Important dates on the 2014 Newport Bermuda Race calendar include the following:

  • Application for entry deadline, April 1
  • Boat inspection begins, March 10
  • Cruising Club of America-Newport Bermuda Race Safety Weekend, Newport RI,  March 15-16
  • Forms submitted and fees paid, May 16
  • Boat measurement data submitted, May 22
  • Crew information submitted, June 1
  • Boat inspection deadline, June 6
  • Onion Patch Series NYYC Annual Regatta day races, Newport RI, June 14-15
  • Check-in at race HQ (New York Yacht Club Sailing Center, Harbour Court), June 15-18
  • Gosling’s Rum Newport Shipyard Crew Party, Newport RI, June 18 at Newport Shipyard
  • Captains Meeting, June 19
  • Newport Bermuda Race start, June 20
  • Onion Patch Series RBYC Anniversary Regatta and Welcome Party, Bermuda, June 27
  • Newport Bermuda Prize Ceremony, June 28.

Bermuda is the Official Host of the Newport Bermuda Race. For details on all the excitement and events Bermuda has to offer, call your travel agent or visit http://www.bermudatourism.com.

Gosling’s Rum is the Official Rum of the Newport Bermuda Race. Try a Dark ‘n Stormy®, the taste of Bermuda. For more information visit www.goslingsrum.com

Pantaenius American Yacht Insurance is the official lead sponsor of the 2014 Newport Bermuda Race’s tracker, which will be visible on the race’s web site: http://www.pantaenius.com/en/american-yacht-insurance.html/ 

Newport Shipyard is the Official Shipyard of the Newport Bermuda Race. Come get ready for Bermuda, swap strategies, and walk the docks among veteran sailors. http://www.NewportShipyard.com/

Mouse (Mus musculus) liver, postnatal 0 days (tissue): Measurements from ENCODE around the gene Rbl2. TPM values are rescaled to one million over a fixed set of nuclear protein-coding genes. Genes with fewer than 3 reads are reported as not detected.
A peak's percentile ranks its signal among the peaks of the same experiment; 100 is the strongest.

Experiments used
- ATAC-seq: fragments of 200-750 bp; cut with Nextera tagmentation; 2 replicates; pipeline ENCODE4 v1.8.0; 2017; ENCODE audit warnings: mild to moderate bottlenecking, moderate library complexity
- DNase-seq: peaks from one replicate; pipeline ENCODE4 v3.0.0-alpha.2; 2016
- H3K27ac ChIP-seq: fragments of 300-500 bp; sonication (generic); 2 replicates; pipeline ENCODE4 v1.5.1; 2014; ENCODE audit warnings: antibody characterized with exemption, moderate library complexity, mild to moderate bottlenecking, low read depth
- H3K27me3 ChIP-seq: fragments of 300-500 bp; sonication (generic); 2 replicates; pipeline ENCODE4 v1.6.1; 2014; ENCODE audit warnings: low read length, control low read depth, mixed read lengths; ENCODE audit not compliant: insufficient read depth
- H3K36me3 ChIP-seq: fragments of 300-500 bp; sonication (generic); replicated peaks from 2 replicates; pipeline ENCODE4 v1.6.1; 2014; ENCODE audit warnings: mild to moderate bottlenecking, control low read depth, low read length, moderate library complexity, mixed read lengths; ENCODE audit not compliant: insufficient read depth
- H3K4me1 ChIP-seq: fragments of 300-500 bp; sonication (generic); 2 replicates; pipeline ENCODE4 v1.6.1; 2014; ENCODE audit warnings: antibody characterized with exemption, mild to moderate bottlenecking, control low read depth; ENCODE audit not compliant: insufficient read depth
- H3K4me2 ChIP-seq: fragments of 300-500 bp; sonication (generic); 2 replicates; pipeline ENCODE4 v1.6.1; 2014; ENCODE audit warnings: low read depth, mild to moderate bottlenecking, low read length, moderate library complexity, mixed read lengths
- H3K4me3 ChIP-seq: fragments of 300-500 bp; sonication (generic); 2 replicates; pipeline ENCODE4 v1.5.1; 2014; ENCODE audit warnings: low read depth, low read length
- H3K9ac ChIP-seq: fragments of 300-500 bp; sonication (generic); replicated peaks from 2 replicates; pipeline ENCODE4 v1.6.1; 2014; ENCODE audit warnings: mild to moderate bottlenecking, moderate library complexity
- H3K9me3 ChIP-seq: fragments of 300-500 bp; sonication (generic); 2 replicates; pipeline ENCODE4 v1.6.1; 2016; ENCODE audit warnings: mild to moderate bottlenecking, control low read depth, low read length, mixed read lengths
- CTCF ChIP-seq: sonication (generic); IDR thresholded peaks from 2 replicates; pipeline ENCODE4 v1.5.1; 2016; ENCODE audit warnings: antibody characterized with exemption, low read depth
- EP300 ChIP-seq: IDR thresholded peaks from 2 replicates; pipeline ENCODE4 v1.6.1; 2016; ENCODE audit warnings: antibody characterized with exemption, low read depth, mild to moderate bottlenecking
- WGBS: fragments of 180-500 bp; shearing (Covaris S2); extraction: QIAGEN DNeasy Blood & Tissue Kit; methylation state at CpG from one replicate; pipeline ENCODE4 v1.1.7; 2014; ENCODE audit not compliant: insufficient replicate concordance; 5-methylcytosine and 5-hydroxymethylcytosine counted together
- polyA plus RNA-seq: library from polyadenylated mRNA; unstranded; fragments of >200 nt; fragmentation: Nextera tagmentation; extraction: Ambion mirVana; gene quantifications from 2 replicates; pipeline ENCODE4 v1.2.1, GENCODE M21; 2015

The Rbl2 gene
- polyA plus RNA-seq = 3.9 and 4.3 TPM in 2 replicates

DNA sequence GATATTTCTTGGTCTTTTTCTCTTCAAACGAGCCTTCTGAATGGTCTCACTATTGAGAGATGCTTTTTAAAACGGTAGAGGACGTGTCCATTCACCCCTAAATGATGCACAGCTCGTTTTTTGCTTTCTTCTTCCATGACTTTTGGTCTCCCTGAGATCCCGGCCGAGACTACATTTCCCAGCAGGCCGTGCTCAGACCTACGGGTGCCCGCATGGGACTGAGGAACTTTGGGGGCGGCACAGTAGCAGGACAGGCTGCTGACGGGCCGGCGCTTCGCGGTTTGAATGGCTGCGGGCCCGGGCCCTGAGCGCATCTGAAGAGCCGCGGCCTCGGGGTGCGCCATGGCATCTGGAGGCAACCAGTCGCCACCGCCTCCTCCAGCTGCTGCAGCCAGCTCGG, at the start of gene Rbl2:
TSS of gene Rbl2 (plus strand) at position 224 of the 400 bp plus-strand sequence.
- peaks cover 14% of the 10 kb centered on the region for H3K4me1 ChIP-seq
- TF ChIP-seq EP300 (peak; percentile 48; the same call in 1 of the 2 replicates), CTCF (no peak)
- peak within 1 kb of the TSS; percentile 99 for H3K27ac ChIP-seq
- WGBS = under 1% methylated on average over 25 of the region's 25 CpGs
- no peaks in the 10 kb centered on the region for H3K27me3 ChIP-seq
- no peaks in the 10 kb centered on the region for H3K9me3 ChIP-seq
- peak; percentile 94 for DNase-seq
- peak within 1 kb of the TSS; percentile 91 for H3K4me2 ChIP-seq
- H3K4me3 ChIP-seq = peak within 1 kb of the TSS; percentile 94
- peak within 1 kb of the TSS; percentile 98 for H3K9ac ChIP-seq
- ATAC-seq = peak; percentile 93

Vineyard Vines is the Official Newport Bermuda Tie Sponsor providing commemorative ties to the afterguard of the competing yachts. http://www.vineyardvines.com/

Brewer Yacht Yard Group is the Official Boat Preparation Resource of the Newport Bermuda Race.  Experienced staff at Brewer yards from New York to Maine will help you and your crew plan and prepare for a successful race. http://www.byy.com/   

Hinckley Yachts is the Official Sponsor of the Captains Meeting for the 2014 Newport Bermuda Race, and will provide the check-in boat and other boats for official observers. http://www.hinckleyyachts.com

OCENS is the Newport Bermuda Race’s Official Race Communications Partner. Satellite communications and weather information for the race and the world.  http://www.ocens.com/nb 

FlyingLady by OffSoundings

FlyingLady by OffSoundings

 

In June 2012 I sailed the Newport Bermuda Race with an amateur crew in my Swan 46 Flying Lady.  I had crewed in 2006 and 2008 in Ray Gincavage’s Baltic 48 Fury, but this was my first race as skipper. I learned valuable lessons. 

Philip Dickey: “A Newport Bermuda Race is a wonderful adventure for properly prepared boats and crews.”  

Most important, I learned that the safety and health of the crew are a skipper’s most important  concerns. You are unlikely to win your class in your first race, but you are certain to face  awesome responsibility for your crew and their loved ones as you race your boat over 600  miles offshore on the way to Bermuda.

Not only is the Newport Bermuda Race the oldest and arguably the most prestigious of the  popular offshore races open to amateurs, it is especially challenging because it takes you far  offshore, out of range of rescue helicopters and Coast Guard vessels.  This race is the Everest of  offshore racing. Most of the Bermuda Race is beyond coastal helicopter range, so if you need  outside assistance beyond advice by satellite phone, you likely will need to call a commercial  vessel to rescue you.

The best way to avoid having to be rescued is to engage in meticulous preparation. To prepare  for this race you must do three things:  Prepare the boat for safety, prepare the crew for safety,  and prepare the skipper for the responsibility for the health, in addition to the safety, of the  crew.

The experienced skipper will have his way of doing these things.  But for the first-time skipper, based upon my experience, I have three recommendations: